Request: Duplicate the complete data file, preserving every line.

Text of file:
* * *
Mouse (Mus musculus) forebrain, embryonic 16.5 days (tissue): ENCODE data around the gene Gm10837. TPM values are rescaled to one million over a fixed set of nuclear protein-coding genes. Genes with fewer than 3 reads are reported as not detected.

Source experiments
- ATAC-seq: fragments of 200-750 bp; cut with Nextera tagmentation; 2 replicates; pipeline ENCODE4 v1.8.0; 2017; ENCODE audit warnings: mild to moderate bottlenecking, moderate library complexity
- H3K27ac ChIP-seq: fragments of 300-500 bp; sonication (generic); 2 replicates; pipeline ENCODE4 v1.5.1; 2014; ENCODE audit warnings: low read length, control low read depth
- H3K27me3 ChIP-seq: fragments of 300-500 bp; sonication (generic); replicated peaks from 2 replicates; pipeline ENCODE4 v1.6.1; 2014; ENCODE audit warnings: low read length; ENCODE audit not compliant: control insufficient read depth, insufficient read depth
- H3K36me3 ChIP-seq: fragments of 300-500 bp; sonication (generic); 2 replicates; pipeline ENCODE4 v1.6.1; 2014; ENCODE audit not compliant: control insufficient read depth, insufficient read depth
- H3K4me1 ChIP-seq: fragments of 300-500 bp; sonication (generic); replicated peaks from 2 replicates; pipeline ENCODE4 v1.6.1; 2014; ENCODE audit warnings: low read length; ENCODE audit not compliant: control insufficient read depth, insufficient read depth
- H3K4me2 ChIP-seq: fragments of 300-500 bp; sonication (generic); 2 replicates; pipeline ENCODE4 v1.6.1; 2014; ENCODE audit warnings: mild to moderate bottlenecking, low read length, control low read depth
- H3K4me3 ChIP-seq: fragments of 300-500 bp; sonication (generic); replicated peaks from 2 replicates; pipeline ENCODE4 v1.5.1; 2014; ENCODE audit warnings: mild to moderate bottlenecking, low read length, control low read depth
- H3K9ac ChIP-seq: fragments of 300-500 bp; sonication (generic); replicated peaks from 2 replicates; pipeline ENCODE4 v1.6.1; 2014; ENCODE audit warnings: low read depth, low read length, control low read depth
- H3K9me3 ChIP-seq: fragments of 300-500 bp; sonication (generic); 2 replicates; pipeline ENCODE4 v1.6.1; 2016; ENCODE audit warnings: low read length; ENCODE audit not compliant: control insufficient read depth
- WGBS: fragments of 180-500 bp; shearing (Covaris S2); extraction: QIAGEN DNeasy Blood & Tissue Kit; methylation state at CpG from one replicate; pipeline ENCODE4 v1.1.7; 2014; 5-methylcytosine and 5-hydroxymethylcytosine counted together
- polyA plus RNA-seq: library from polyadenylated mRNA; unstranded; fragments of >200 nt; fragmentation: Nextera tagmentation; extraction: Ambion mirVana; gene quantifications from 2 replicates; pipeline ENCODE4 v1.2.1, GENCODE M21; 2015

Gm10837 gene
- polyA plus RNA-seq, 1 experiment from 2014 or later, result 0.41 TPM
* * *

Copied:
Mouse (Mus musculus) forebrain, embryonic 16.5 days (tissue): ENCODE data around the gene Gm10837. TPM values are rescaled to one million over a fixed set of nuclear protein-coding genes. Genes with fewer than 3 reads are reported as not detected.

Source experiments
- ATAC-seq: fragments of 200-750 bp; cut with Nextera tagmentation; 2 replicates; pipeline ENCODE4 v1.8.0; 2017; ENCODE audit warnings: mild to moderate bottlenecking, moderate library complexity
- H3K27ac ChIP-seq: fragments of 300-500 bp; sonication (generic); 2 replicates; pipeline ENCODE4 v1.5.1; 2014; ENCODE audit warnings: low read length, control low read depth
- H3K27me3 ChIP-seq: fragments of 300-500 bp; sonication (generic); replicated peaks from 2 replicates; pipeline ENCODE4 v1.6.1; 2014; ENCODE audit warnings: low read length; ENCODE audit not compliant: control insufficient read depth, insufficient read depth
- H3K36me3 ChIP-seq: fragments of 300-500 bp; sonication (generic); 2 replicates; pipeline ENCODE4 v1.6.1; 2014; ENCODE audit not compliant: control insufficient read depth, insufficient read depth
- H3K4me1 ChIP-seq: fragments of 300-500 bp; sonication (generic); replicated peaks from 2 replicates; pipeline ENCODE4 v1.6.1; 2014; ENCODE audit warnings: low read length; ENCODE audit not compliant: control insufficient read depth, insufficient read depth
- H3K4me2 ChIP-seq: fragments of 300-500 bp; sonication (generic); 2 replicates; pipeline ENCODE4 v1.6.1; 2014; ENCODE audit warnings: mild to moderate bottlenecking, low read length, control low read depth
- H3K4me3 ChIP-seq: fragments of 300-500 bp; sonication (generic); replicated peaks from 2 replicates; pipeline ENCODE4 v1.5.1; 2014; ENCODE audit warnings: mild to moderate bottlenecking, low read length, control low read depth
- H3K9ac ChIP-seq: fragments of 300-500 bp; sonication (generic); replicated peaks from 2 replicates; pipeline ENCODE4 v1.6.1; 2014; ENCODE audit warnings: low read depth, low read length, control low read depth
- H3K9me3 ChIP-seq: fragments of 300-500 bp; sonication (generic); 2 replicates; pipeline ENCODE4 v1.6.1; 2016; ENCODE audit warnings: low read length; ENCODE audit not compliant: control insufficient read depth
- WGBS: fragments of 180-500 bp; shearing (Covaris S2); extraction: QIAGEN DNeasy Blood & Tissue Kit; methylation state at CpG from one replicate; pipeline ENCODE4 v1.1.7; 2014; 5-methylcytosine and 5-hydroxymethylcytosine counted together
- polyA plus RNA-seq: library from polyadenylated mRNA; unstranded; fragments of >200 nt; fragmentation: Nextera tagmentation; extraction: Ambion mirVana; gene quantifications from 2 replicates; pipeline ENCODE4 v1.2.1, GENCODE M21; 2015

Gm10837 gene
- polyA plus RNA-seq, 1 experiment from 2014 or later, result 0.41 TPM